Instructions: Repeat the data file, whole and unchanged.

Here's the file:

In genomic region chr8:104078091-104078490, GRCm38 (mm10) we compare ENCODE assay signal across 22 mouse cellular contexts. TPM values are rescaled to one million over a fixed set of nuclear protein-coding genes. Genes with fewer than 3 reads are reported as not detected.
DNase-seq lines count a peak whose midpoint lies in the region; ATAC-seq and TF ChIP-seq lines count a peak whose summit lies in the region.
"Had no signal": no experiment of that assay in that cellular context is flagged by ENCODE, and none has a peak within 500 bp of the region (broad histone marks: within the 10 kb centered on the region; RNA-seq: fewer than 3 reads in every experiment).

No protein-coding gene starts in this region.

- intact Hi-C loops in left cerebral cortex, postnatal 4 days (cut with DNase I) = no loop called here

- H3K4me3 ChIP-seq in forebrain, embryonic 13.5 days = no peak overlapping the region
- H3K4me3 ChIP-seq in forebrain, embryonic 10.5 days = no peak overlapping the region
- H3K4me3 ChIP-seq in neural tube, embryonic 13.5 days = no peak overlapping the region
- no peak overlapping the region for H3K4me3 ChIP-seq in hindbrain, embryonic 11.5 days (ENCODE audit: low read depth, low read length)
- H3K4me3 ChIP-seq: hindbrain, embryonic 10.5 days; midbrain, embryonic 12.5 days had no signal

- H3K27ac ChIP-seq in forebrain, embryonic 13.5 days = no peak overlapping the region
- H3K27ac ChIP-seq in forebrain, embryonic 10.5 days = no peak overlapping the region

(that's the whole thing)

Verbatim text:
In genomic region chr8:104078091-104078490, GRCm38 (mm10) we compare ENCODE assay signal across 22 mouse cellular contexts. TPM values are rescaled to one million over a fixed set of nuclear protein-coding genes. Genes with fewer than 3 reads are reported as not detected.
DNase-seq lines count a peak whose midpoint lies in the region; ATAC-seq and TF ChIP-seq lines count a peak whose summit lies in the region.
"Had no signal": no experiment of that assay in that cellular context is flagged by ENCODE, and none has a peak within 500 bp of the region (broad histone marks: within the 10 kb centered on the region; RNA-seq: fewer than 3 reads in every experiment).

No protein-coding gene starts in this region.

- intact Hi-C loops in left cerebral cortex, postnatal 4 days (cut with DNase I) = no loop called here

- H3K4me3 ChIP-seq in forebrain, embryonic 13.5 days = no peak overlapping the region
- H3K4me3 ChIP-seq in forebrain, embryonic 10.5 days = no peak overlapping the region
- H3K4me3 ChIP-seq in neural tube, embryonic 13.5 days = no peak overlapping the region
- no peak overlapping the region for H3K4me3 ChIP-seq in hindbrain, embryonic 11.5 days (ENCODE audit: low read depth, low read length)
- H3K4me3 ChIP-seq: hindbrain, embryonic 10.5 days; midbrain, embryonic 12.5 days had no signal

- H3K27ac ChIP-seq in forebrain, embryonic 13.5 days = no peak overlapping the region
- H3K27ac ChIP-seq in forebrain, embryonic 10.5 days = no peak overlapping the region